Roddick flips, and flops

Foot faults anger No. 9 seed, who exits in 2nd round

September 02, 2010|By Diane Pucin, Tribune newspapers

NEW YORK — A foot-fault call made Andy Roddick become a twitching, motor-mouthed angry tennis player, and while Roddick's temper tantrum didn't include obscenities or threats directed toward the offending lineswoman, it also didn't provide him with a spark.

In a rowdy atmosphere made noisier and more emotional after getting the first of four foot-fault calls in the third set, the ninth-seeded Roddick was upset by 44th-ranked Janko Tipsarevic 3-6, 7-5, 6-3, 7-6 (4) in a second-round U.S. Open match Wednesday night.

In the eighth game of the third set, when Roddick was already down a service break to the 26-year-old Tipsarevic, Roddick was called for a foot fault by a lineswoman.

But the lineswoman made a mistake too. She said it was Roddick's right foot that touched the line. But the mechanics of Roddick's serve made that impossible. It was the left foot.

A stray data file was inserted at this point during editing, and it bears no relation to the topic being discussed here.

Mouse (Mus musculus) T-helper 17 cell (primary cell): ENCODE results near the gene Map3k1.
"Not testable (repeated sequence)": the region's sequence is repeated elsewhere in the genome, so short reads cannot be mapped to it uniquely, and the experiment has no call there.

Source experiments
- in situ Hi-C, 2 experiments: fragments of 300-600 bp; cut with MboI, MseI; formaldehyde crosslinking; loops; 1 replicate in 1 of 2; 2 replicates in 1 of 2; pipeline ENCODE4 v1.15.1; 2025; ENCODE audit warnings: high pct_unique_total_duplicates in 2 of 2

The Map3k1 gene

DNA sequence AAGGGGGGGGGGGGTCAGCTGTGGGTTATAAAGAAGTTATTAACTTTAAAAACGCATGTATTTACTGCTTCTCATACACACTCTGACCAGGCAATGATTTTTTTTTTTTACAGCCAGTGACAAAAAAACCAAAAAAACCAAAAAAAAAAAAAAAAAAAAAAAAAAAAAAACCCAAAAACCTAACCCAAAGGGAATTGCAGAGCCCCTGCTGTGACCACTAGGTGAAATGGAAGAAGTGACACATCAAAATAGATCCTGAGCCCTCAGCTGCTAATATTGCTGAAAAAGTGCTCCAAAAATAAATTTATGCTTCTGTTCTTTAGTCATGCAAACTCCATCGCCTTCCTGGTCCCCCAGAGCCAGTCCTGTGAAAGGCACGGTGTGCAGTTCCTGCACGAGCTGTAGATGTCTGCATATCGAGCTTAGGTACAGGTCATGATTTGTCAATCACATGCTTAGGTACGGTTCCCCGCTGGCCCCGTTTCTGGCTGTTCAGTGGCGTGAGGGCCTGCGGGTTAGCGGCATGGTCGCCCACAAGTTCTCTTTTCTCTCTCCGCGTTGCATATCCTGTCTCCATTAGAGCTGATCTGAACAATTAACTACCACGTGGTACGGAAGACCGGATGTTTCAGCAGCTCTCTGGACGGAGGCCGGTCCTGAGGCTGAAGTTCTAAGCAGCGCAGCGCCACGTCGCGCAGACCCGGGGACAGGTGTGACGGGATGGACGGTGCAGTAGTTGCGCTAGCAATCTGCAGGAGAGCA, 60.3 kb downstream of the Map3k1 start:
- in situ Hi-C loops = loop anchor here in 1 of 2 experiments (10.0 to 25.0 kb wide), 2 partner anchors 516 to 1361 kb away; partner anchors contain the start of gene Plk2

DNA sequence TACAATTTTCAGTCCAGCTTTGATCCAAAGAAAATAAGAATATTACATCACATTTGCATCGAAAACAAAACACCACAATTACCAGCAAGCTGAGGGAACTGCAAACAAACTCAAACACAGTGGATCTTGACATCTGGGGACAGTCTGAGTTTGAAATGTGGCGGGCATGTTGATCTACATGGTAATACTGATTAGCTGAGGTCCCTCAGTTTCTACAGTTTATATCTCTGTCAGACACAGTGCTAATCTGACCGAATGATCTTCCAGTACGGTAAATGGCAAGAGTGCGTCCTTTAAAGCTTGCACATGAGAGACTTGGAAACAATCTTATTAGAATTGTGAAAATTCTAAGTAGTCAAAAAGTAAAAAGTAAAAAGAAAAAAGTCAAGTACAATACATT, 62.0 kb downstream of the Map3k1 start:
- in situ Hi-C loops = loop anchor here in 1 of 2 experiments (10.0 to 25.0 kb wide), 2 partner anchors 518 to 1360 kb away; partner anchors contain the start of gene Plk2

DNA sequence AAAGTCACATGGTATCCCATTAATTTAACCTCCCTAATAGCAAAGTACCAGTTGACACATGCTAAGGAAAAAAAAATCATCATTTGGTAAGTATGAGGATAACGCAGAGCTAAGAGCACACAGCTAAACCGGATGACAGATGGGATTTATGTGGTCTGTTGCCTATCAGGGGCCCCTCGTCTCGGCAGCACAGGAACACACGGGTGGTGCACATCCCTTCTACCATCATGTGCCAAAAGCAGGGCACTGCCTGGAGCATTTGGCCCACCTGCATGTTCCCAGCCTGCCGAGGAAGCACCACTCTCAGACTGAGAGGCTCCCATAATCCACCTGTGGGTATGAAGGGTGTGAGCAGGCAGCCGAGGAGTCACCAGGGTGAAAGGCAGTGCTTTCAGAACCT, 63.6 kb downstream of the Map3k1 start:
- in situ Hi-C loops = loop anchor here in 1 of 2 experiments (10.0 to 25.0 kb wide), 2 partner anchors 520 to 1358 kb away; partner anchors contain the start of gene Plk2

"I foot faulted?" Roddick shouted. "With my right foot? I doubt it. That is unbelievable."

As Roddick ranted, the crowd murmured almost as if in fear.

A year ago, in a women's semifinal, Serena Williams was called for a foot fault, a call that so angered Williams that after she took a breath and turned her back, she pivoted, faced the lineswoman and threatened to shove her racket down the throat of the umpire. Roddick, even as he kept yelling, "Right foot?" and staring at the woman, didn't receive even a warning from chair umpire Enric Molina.

On the women's side, No. 3 seed Venus Williams was befuddled by the wind that is becoming more troublesome as Hurricane Earl creeps up the East Coast.

"Not as easy to get a rhythm today … it was really windy," Williams said after her 7-6 (3), 6-3 victory over Canadian qualifier Rebecca Marino..

Even the unflappable Clijsters, the defending champion, sprayed 15 unforced errors during the first set of her 6-2, 6-1 win over Australian qualifier Sally Peers.

Clijsters, who won her 16th straight Open match said, "I had to rediscover my footing," in the wind.

Early in the day it seemed as if heat might have brought danger.

Tenth-seeded Victoria Azarenka collapsed after hitting a shot against Gisela Dulko. She was quickly covered in wet towels and ice bags and wheeled off the court and taken to a hospital.

It wasn't the heat, though, that forced her exit. Azarenka said later she had fallen while doing a warmup run, landed on her shoulder and head and had a slight concussion.

Melanie Oudin, a surprise quarterfinalist last year, lost 6-2, 7-5 to 29th-seeded Alona Bondarenko.

dpucin@tribune.com

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